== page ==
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horse each, and the rank and file to be allowed to take all their clothing, but
no other property. He consented to their taking from their own stores any
amount of rations necessary, and cooking utensils for preparing them; also,
thirty wagons (counting two two-horse or mule teams as one) for transpor-
At three o'clock on the morning of the 4th, General Legget, quartered

at Fort Hill, received Pemberton's reply to Grant, and immedi. July, 1863,

ately forwarded it to his chief's head-quarters by Captain W. J. White, of his staff. Colonel Bowers received it and read it to the General. Pemberton accepted the terms proposed, in the main, but wished to amend, “in justice," he said, “ to the honor and spirit of his troops,” by having permission granted for them to march out with their colors and arms,

and to stack them in front of the Confederate lines; also, that the officers should “retain their side-arms and personal property, and the rights and property of citizens be respected." Grant instantly wrote a reply, refusing to accede to Pemberton's amendments in full. He declined subjection to any restraint concerning the citizens, at the same time giving assurances that they should not suffer undue annoyances. He consented to the marching out of the brigades, at ten o'clock in the morning, to the front of their respective positions, when, after stacking their arms, they should retire inside, and remain prisoners of war until paroled. Unwilling to suffer any further delay, he gave Pemberton to understand that if these modified terms were not accepted he should open fire upon him at mine o'clock.

Pemberton accepted the terms. McPherson's corps was immediately placed under arms as a guard during the ceremonies of surrender. At ten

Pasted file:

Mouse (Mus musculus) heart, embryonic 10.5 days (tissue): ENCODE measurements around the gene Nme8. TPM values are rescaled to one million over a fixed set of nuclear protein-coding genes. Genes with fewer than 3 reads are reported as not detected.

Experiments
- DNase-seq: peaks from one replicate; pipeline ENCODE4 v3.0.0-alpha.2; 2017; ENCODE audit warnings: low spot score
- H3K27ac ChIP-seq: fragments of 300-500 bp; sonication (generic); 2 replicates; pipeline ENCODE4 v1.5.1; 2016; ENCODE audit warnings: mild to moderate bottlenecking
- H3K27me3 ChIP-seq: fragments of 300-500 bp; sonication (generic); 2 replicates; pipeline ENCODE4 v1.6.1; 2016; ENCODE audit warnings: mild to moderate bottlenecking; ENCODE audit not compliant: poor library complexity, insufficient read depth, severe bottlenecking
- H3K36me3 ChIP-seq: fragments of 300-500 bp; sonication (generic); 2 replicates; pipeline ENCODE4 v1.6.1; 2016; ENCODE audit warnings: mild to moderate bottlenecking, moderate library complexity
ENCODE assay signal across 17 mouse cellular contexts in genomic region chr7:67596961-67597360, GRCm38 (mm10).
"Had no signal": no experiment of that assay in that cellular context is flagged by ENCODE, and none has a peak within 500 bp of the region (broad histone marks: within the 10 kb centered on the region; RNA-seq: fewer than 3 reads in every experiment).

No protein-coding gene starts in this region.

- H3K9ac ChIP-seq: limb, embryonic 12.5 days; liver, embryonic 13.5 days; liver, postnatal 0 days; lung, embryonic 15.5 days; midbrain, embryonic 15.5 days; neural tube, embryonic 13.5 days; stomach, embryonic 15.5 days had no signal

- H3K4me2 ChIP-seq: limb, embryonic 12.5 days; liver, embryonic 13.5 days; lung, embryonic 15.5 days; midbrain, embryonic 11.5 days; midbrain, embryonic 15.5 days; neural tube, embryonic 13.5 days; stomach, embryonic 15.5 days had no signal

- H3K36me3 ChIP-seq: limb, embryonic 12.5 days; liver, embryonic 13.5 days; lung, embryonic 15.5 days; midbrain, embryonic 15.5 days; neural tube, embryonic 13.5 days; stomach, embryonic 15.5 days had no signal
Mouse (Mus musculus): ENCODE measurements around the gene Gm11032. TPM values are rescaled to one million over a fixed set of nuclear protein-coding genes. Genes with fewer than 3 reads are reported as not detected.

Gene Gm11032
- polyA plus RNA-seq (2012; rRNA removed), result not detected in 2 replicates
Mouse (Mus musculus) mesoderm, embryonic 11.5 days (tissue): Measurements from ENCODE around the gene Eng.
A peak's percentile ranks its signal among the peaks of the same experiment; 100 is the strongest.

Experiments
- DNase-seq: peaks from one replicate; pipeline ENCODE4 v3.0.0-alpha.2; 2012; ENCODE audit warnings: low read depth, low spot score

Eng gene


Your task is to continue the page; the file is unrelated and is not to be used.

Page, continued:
o'clock on that ever-memorable holiday of the nation, the briJuly 4.

gades began to march out. In the course of three hours their arms were stacked, and they were again within their intrenchments.

McPherson had been commissioned to formally receive the stipulated surrender from Pemberton. When the work was finished, he was joined by Grant and Logan, and the three leaders, with their respective staff officers, and, accompanied by Pemberton and his staff, rode into the city in triumph at a little past noon. Already the National flag had been raised on the Court-House, while the joyous soldiers were singing the stirring song beginning

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“Yes, we'll rally 'round the flag, boys, we'll rally once again,

Shouting the battle-cry of Freedom !
We'll rally from the hill-side, we'll gather from the plain,

Shouting the battle-cry of Freedom!"


By three o'clock the possession of the post was absolute, and Porter's powerful feet and the flotilla of transports were lying quietly at the levée. That evening, in commemoration of the National birthday, the soldiers regaled the citizens of Vicksburg with fire-works more harmless than those which, for more than forty nights, had coursed the beavens above them like malignant meteors, heralding war, pestilence, and famine. McPherson made his head-quarters at the fine mansion of Dr. Balfour, on the corner of Crawford and Cherry Streets, whence he issued a stirring congratulatory address to his soldiers, and Grant returned to his modest tent in the distant cane